January 2022 Edition

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Latest Updates in Cloud Sector

Vulnerabilities: Breaking Formation and Superglue by Orca Security

Orca Security’s researchers have been focusing on AWS service and have found two bugs around standard services offered by AWS. While Tzah Pahima found a zero-day vulnerability in AWS Cloud Formation that granted authorization to run AWS services. An XXE (XML External Entity) was triggered and further exploited by leveraging SSRF (Server-Side Request Forgery) to read files and perform HTTP requests on behalf of the server. However, the level of access with the compromised IAM role is unclear. Whereas, Yanir Tsarimi found a compromise of internal AWS Glue service to assume the glue role in any AWS account that used glue. This provided full access to the internal service API.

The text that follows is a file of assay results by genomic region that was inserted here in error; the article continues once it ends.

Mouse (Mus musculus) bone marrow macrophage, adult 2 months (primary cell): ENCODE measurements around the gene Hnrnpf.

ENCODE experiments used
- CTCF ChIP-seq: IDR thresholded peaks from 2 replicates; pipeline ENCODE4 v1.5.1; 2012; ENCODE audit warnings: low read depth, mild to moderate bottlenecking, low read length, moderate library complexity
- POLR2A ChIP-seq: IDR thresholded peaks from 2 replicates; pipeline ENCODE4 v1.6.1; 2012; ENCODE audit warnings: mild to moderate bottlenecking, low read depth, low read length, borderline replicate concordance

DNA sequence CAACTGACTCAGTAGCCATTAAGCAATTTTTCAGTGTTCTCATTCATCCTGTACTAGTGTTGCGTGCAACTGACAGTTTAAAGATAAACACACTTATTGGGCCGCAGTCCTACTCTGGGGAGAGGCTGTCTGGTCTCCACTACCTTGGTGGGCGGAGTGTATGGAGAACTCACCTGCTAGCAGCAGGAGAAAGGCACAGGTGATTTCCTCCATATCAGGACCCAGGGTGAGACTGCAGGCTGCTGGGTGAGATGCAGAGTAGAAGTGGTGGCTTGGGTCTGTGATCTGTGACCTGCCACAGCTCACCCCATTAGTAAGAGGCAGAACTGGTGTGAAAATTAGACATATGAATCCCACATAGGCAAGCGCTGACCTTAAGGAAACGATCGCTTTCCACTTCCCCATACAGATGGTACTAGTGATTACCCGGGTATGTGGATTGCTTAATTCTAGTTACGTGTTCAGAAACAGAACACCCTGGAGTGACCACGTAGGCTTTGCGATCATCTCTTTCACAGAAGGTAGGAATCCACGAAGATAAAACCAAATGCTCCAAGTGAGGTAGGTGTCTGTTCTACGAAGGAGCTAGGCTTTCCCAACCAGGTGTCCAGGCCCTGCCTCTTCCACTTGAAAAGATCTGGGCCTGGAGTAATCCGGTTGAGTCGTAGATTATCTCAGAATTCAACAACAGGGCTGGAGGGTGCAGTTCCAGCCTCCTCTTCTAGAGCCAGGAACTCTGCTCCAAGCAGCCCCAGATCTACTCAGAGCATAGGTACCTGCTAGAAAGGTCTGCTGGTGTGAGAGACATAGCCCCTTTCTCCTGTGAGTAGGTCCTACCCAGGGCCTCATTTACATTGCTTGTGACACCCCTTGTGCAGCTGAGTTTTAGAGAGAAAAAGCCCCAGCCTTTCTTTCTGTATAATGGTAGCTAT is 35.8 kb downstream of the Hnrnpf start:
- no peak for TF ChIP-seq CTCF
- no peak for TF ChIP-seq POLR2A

Attackers Guide to Terraform Instance Metadata Service

The article guides through various attacks on Terraform Enterprise, a self-hosted version of Terraform Cloud. It allows companies to maintain their own private instance of Terraform. Having numerous benefits to this particular format, there is also a default configuration that Penetration Testers and Red Teamers can possibly add to their advantage. For example, in case the Terraform Enterprise is deployed to a VM from a cloud provider, it will provide access to the instance metadata service and leverage those credentials for further attacks.

Easy Guide to Simple Cloud Security Posture Management (CSPM)